Afternoon Must-Read: Paul Krugman vs. The Hax of Sol III: Inflation Forecasts Department
Things to Read at Lunchtime on December 29, 2013

Must-Read: James Pethokoukis Says Erik Brynjolfsson and Andrew McAfee'a "Second Machine Age" Will Be One of the Most Important Books of 2014

James Pethokoukis: 3 key ideas from what will be one of the most important books of 2014:

Here is an excerpt of that excerpt....

We’re living in a time of astonishing progress with digital technologies—those that have computer hardware, software, and networks at their core.... Just as it took generations to improve the steam engine to the point that it could power the Industrial Revolution, it’s also taken time to refine our digital engines.... The transformations brought about... will be profoundly beneficial.... [But] digitization is going to... leave behind some people, perhaps even a lot of people, as it races ahead.... There’s never been a better time to be a worker with special skills or the right education... there’s never been a worse time to be a worker with only ‘ordinary’ skills and abilities to offer, because computers, robots, and other digital technologies are acquiring these skills and abilities at an extraordinary rate.


Image Credit: Cleveland Fed

In Race Against the Machine, Brynjolfsson and McAfee offered a numbers of ideas — there are even more in the new book — to help carbon-based lifeforms compete. Among them: 1) pay teachers more so better students want to become teachers; 2) hold teachers more accountable for performance by eliminating tenure; 3) encourage more high-skill immigration; 4) create special visas for entrepreneurs; 5) teach entrepreneurship throughout higher education; 6) create a database of “startup-in-a-box” templates; 7) lower governmental barriers to starting a business; 8) upgrade the nation’s transportation, energy, and communication infrastructure; 9) increase government funding for basic research such as that carried out by DARPA and NIH; 10) resist efforts to regulate hiring and firing; 11) lower payroll taxes; 12) decouple benefits, such as health insurance, from jobs; 13) don’t rush to regulate new innovation business structures such as crowdsourcing; 14) eliminate inefficient, crony capitalist distortions such as the home mortgage deduction and the Too Big To Fail big bank subsidy; 15) shorten copyright periods and increase the flexibility of fair use.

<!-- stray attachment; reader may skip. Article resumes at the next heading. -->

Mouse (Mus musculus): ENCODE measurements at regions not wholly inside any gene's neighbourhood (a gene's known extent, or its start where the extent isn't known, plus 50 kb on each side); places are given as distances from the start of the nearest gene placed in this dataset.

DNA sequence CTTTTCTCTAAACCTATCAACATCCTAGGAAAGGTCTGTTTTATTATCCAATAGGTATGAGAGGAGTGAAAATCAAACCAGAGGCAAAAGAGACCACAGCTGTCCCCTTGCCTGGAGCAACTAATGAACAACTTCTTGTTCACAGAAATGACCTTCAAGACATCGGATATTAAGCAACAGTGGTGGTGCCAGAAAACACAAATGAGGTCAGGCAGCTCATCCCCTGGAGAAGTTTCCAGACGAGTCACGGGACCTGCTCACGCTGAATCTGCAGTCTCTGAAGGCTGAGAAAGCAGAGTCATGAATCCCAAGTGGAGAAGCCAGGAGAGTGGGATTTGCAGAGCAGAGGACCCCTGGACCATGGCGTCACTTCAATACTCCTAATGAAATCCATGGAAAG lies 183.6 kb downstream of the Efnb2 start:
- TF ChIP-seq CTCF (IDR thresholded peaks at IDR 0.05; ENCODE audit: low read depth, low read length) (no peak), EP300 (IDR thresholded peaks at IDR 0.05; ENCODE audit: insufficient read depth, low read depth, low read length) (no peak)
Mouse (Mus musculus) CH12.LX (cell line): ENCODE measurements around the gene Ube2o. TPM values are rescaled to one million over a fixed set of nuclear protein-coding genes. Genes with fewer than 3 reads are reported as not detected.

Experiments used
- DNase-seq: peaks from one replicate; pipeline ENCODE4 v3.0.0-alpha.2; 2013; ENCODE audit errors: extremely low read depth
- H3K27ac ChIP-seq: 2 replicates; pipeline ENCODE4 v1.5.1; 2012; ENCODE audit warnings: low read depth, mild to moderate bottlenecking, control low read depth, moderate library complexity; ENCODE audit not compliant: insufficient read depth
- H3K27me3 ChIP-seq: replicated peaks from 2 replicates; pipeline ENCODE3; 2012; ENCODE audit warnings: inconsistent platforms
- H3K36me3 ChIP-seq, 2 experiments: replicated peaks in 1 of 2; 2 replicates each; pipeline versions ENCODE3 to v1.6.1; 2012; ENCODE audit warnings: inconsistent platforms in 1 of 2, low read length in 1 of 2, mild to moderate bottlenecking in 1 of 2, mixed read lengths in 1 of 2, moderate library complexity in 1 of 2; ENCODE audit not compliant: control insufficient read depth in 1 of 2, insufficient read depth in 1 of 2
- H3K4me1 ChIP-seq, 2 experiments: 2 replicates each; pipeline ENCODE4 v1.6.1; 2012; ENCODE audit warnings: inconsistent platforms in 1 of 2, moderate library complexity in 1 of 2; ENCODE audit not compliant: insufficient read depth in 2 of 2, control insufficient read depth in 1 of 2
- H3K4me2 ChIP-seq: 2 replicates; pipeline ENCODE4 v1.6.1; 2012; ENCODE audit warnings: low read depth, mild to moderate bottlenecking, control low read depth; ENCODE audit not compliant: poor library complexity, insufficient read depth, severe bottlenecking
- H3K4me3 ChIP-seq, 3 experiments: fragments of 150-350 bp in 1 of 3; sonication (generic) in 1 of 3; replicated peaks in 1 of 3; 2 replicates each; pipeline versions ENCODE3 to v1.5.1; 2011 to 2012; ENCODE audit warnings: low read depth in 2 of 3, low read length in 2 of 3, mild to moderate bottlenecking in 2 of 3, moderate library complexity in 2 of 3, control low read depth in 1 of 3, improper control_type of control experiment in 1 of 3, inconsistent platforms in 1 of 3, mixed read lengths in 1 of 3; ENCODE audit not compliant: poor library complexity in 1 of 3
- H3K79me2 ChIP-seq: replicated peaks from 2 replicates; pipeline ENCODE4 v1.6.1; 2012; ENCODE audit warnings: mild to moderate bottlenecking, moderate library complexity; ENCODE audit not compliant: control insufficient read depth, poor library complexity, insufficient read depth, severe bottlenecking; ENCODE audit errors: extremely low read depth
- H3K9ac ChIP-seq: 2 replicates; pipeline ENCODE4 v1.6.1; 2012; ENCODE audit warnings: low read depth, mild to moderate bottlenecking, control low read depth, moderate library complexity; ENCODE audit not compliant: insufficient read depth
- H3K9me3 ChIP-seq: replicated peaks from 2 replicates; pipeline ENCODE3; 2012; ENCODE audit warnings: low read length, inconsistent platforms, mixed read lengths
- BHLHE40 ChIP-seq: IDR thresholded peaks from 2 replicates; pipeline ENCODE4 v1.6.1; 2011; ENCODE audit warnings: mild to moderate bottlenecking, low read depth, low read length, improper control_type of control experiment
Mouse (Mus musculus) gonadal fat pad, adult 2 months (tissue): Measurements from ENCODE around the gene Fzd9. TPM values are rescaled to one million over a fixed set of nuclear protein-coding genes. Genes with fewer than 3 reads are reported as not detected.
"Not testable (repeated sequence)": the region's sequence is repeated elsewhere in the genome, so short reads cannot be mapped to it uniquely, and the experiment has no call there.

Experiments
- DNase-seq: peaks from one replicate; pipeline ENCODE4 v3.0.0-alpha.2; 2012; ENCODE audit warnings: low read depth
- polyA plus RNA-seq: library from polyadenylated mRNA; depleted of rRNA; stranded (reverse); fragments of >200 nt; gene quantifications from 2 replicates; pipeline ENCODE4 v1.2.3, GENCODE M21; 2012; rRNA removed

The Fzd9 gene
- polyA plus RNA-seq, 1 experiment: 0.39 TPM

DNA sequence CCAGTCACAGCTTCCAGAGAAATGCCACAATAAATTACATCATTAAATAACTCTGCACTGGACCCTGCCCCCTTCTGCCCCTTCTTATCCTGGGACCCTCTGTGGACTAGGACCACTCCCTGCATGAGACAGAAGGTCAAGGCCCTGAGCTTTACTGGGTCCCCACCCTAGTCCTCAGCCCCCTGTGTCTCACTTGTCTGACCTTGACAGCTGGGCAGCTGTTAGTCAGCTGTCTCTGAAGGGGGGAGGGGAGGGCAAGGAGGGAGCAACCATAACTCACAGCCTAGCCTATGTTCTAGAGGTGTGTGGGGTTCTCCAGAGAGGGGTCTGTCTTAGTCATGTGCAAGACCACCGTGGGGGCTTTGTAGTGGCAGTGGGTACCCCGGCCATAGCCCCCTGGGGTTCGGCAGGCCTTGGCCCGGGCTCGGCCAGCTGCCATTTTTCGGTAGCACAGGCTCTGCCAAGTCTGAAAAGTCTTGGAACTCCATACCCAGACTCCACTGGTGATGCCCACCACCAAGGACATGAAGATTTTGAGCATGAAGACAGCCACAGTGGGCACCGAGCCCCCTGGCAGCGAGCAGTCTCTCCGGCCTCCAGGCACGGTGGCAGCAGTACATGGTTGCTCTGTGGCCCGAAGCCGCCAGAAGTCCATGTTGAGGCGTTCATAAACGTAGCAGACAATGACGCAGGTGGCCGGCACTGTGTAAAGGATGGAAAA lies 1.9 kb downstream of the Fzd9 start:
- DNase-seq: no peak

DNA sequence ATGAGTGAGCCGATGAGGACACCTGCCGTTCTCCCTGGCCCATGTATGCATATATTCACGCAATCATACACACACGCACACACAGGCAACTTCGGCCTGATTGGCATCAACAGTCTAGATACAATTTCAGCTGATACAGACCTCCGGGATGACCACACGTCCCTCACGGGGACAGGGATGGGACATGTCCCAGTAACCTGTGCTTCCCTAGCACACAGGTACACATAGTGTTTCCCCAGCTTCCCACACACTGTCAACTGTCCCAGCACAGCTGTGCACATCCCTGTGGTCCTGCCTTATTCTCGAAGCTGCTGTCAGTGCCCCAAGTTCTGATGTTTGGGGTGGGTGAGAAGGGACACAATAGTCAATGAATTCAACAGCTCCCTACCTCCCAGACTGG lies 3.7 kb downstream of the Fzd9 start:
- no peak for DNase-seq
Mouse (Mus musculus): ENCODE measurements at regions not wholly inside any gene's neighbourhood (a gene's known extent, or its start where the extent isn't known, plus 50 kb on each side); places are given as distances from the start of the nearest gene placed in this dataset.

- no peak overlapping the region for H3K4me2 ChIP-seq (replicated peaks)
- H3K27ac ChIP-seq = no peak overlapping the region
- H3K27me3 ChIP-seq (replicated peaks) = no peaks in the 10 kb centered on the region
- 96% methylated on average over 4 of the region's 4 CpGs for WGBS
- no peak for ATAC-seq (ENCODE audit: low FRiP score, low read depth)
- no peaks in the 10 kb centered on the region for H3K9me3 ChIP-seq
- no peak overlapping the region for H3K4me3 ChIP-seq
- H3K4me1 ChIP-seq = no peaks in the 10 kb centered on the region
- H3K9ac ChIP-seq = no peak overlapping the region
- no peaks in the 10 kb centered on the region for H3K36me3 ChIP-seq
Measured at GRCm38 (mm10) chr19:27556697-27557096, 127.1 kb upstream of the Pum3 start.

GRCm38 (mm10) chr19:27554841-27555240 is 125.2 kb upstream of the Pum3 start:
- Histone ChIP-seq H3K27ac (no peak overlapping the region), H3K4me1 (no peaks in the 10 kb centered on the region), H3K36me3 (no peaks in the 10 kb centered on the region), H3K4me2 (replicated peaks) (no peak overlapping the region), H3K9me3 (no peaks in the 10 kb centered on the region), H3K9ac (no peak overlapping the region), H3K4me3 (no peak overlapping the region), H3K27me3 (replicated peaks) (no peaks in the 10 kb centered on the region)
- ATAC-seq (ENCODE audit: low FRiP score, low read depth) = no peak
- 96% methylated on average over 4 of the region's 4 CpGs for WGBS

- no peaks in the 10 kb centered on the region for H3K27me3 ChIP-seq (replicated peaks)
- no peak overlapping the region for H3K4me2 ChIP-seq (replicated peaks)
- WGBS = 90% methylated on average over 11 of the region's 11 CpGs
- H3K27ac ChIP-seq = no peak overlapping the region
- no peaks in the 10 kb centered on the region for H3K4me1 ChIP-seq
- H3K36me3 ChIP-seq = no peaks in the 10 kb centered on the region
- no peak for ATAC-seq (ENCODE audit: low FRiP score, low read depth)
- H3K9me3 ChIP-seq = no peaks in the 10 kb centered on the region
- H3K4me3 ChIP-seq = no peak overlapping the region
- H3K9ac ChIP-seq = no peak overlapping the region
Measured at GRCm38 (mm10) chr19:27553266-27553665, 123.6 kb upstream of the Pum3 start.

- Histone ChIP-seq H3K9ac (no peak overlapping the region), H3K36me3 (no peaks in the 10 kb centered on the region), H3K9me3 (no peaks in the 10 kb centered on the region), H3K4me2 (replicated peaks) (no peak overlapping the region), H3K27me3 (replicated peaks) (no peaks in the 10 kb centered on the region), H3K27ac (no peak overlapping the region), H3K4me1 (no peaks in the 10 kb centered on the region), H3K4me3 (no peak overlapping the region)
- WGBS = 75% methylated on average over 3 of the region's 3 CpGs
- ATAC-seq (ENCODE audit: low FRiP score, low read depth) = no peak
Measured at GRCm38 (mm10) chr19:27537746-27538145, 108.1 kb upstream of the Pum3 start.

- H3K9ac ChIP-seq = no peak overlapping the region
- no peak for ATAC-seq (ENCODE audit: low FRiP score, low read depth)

Here is the key thing: Even if you  are a technopessimist, that list of policy ideas makes pretty good sense anyway as way of boosting growth and helping more Americans flourish and prosper.